“The local general plan can be described as the city’s or county’s “blueprint” for future development. It represents the community’s view of its future; a constitution made up of the goals and policies upon which the city council, board of supervisors, and planning commission will base their land use decisions. To illustrate its importance, all subdivisions, public works projects, and zoning decisions (except in charter cities other than Los Angeles) must be consistent with the general plan. If inconsistent, they must not be approved.” (Residents can also go to court to have inconsistent land uses stopped.)

    And,

    “Development must not only meet the specific requirements of the zoning ordinance, but also the broader policies set forth in the local general plan.”

    So apparently in Menlo Park, which is not a charter city like Palo Alto, the way around having to obey land use law is to make specific plans like this one. Well, luckily, there are some democratic ways residents can fight for their rights.

  8.  

    PAltan

    http://ceres.ca.gov/planning/planning_guide/plan_index.html

    Citizens guide to planning and land use law. Luckily the people who put forward this initiative and the residents of this town are more intelligent than the trolls hired by the developer.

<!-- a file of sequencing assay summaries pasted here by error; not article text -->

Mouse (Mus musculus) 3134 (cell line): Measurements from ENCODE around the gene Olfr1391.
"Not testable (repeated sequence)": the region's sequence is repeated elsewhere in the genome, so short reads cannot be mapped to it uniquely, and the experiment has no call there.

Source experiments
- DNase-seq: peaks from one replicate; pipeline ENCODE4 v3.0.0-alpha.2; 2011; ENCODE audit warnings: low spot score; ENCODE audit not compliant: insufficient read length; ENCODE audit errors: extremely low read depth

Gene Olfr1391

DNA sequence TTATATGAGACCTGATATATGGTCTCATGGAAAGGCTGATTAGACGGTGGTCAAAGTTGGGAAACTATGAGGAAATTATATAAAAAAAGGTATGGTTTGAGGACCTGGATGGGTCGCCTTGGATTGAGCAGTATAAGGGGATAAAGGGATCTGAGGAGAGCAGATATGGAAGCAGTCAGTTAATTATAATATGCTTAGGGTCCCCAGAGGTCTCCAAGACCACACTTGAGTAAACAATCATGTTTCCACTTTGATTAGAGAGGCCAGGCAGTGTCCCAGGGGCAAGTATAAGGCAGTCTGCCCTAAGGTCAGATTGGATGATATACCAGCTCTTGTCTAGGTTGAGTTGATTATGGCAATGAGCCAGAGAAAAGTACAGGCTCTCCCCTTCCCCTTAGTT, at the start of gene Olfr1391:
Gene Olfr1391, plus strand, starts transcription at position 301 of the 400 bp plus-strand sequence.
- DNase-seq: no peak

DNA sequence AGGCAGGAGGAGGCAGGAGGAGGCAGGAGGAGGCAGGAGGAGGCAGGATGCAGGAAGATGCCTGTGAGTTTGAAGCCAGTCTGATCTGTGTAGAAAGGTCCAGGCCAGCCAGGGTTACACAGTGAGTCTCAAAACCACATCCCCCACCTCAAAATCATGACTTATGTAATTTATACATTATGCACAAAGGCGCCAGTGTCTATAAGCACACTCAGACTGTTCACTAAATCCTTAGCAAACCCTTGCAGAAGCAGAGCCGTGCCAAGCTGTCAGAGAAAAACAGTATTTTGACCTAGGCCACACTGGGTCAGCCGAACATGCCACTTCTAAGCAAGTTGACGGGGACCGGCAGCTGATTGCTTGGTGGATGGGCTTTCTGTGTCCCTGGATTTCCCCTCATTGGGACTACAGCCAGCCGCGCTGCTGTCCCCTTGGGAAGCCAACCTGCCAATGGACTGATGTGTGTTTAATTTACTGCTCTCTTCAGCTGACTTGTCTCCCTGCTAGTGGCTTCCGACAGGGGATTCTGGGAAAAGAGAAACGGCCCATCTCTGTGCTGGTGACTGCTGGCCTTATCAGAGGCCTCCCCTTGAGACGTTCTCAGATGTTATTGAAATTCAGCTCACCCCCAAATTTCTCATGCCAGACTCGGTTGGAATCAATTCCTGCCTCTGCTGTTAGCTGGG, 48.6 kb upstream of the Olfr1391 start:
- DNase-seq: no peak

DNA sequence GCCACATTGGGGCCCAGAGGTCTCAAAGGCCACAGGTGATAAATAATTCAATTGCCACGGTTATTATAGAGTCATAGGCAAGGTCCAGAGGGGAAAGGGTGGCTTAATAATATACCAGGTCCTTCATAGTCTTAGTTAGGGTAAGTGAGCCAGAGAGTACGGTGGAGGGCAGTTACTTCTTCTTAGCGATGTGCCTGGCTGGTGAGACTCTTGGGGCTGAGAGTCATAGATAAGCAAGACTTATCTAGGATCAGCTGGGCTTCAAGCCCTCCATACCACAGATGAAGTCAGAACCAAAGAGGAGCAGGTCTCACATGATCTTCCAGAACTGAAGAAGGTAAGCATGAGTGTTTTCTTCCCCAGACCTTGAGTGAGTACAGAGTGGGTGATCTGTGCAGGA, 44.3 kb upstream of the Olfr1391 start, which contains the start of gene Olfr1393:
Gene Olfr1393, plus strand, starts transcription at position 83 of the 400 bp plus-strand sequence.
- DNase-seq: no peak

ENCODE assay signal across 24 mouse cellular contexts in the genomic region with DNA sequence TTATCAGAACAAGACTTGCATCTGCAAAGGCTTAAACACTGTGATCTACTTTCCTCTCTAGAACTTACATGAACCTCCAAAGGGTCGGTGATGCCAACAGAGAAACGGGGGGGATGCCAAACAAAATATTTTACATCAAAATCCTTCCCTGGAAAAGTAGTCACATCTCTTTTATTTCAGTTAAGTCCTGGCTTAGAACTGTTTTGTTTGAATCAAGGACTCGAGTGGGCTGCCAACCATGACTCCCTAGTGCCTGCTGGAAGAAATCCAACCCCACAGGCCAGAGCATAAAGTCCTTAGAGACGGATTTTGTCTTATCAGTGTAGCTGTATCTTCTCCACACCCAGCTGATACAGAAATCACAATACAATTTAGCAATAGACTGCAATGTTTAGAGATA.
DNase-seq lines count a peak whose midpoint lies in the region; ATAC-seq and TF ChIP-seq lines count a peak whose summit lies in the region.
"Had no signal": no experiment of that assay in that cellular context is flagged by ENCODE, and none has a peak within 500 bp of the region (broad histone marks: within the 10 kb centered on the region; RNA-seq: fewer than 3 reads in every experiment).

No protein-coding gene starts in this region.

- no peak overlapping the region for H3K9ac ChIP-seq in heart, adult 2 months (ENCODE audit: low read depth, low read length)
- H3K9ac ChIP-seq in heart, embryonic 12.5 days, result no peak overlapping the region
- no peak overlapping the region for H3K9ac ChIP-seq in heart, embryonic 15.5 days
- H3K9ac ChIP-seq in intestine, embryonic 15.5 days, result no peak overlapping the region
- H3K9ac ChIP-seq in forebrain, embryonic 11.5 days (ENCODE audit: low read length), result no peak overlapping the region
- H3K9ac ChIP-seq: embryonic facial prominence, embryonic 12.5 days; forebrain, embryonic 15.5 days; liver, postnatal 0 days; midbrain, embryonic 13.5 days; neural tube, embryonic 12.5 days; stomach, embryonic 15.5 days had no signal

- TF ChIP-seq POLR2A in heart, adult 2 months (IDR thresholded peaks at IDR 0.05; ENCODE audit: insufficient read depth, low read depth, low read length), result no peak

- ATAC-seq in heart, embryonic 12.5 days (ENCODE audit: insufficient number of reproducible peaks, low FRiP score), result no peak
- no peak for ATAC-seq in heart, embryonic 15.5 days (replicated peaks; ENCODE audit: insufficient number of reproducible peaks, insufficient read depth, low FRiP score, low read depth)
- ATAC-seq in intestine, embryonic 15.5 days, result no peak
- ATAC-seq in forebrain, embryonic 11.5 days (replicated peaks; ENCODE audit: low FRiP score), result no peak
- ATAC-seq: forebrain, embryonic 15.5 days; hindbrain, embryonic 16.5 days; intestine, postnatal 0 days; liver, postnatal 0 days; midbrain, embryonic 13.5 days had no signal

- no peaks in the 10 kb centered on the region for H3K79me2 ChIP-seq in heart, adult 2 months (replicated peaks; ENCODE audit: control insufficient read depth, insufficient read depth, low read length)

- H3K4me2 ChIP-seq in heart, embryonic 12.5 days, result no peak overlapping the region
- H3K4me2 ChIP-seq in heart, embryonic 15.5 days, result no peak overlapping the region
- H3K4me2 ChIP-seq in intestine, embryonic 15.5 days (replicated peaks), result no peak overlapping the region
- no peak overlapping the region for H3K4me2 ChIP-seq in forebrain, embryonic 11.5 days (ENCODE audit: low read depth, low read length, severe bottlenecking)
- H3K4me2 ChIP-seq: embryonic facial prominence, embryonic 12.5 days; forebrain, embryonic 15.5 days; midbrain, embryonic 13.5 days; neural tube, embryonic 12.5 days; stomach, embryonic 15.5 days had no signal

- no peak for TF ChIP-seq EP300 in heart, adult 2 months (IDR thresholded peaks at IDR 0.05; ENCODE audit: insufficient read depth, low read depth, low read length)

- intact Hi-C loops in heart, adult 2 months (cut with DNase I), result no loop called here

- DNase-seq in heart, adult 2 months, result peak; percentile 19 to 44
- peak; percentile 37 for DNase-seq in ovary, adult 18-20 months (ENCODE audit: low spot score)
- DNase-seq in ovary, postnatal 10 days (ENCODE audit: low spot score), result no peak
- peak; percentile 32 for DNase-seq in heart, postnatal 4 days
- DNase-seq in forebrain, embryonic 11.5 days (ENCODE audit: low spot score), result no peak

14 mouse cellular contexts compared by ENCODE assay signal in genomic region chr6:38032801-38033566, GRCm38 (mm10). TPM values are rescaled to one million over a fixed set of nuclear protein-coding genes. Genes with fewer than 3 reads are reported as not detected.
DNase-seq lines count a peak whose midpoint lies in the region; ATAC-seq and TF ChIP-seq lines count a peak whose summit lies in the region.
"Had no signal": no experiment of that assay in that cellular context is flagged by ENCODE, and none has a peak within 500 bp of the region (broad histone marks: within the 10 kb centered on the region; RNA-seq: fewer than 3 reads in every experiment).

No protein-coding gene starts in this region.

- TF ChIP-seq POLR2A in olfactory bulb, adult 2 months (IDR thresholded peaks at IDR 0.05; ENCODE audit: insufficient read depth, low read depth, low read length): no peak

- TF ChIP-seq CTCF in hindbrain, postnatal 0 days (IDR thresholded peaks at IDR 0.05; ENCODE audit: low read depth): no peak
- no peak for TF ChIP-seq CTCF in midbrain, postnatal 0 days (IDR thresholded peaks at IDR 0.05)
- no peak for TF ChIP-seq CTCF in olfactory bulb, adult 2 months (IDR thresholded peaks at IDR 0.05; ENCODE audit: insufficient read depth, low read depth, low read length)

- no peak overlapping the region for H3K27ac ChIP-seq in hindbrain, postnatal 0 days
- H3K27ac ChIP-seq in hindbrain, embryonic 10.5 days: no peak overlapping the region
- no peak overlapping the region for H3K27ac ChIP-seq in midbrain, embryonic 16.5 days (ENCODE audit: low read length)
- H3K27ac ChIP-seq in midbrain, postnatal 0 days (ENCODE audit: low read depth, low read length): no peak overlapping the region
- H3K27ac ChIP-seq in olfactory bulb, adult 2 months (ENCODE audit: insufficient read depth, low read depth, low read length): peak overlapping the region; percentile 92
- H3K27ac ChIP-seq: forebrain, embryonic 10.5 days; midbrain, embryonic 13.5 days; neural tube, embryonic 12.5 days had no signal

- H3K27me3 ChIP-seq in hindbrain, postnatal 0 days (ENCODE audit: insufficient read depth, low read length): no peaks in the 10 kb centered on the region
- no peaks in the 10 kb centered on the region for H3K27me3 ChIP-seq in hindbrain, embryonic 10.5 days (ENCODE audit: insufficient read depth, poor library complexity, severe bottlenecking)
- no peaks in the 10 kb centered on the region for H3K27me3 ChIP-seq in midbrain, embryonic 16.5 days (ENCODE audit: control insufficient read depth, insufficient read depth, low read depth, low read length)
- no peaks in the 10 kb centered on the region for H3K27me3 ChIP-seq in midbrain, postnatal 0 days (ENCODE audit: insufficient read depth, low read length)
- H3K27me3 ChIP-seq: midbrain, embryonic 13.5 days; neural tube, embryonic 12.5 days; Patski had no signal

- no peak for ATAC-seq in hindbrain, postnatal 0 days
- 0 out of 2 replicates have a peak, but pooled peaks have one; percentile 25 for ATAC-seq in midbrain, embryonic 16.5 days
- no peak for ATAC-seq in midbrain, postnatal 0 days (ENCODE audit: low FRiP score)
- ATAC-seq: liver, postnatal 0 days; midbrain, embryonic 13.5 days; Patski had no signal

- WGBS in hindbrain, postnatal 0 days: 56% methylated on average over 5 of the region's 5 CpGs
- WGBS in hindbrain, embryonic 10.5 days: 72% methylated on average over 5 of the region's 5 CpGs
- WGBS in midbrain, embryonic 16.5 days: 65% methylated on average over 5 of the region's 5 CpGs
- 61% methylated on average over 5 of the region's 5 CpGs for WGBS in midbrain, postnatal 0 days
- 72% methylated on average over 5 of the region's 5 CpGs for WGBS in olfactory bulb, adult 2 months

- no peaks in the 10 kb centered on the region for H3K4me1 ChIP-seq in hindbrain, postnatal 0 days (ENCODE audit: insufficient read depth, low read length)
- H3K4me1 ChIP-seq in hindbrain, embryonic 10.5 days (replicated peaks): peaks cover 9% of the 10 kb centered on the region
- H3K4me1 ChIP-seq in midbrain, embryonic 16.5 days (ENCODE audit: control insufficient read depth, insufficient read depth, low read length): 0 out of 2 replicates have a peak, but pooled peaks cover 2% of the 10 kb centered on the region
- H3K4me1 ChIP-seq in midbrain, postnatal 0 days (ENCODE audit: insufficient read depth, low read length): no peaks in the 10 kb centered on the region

9.  

    aslevin

    the so-called high-rises include buildings with 2, 3, 4, and 5 stories. Even a 5 story building is not a high-rise. Buildings in San Jose can go up to 27 stories. There is a difference between 5 and 27.

  10.  

    Zmapper

    “changes the character of the place”
    Again, you have still failed to define this terms in concrete terms. What does “character” as it applies to a city mean to you?

    Additionally, you have provided no basis as to why a hypothetical actor “[doesn't] have the right to change Menlo into San Jose.”

  11.  

    Zmapper

    You are aware that zoning is based off of police powers, not contract law? Gub’mint owes you no promises about the future.

  12.  

    Neil

    Palo Alto zoning laws also had provisions to exclude blacks and jews, so try not to get all nostalgic about it.

  13.  

    PJC

    The short answer is that “trip generation” does not equate directly with “impacts” and the trip profiles between regional office and local retail are very different regarding peak times, routes, origins -destinations, and time.

    There are many scenarios where the Initiative will reduce some impacts, but … not always, and of course, not all impacts. People who don’t want regional commute traffic on local streets and neighborhood arterials are not wrong to want that.

    The longer answer is that “we” are not SaveMenlo, any more than you are “Menlo Park Deserves Better”, many who are, as you know, anti-housing.

    Confusing us with SaveMenlo won’t help Menlo Park learn about some of the other really vital issues.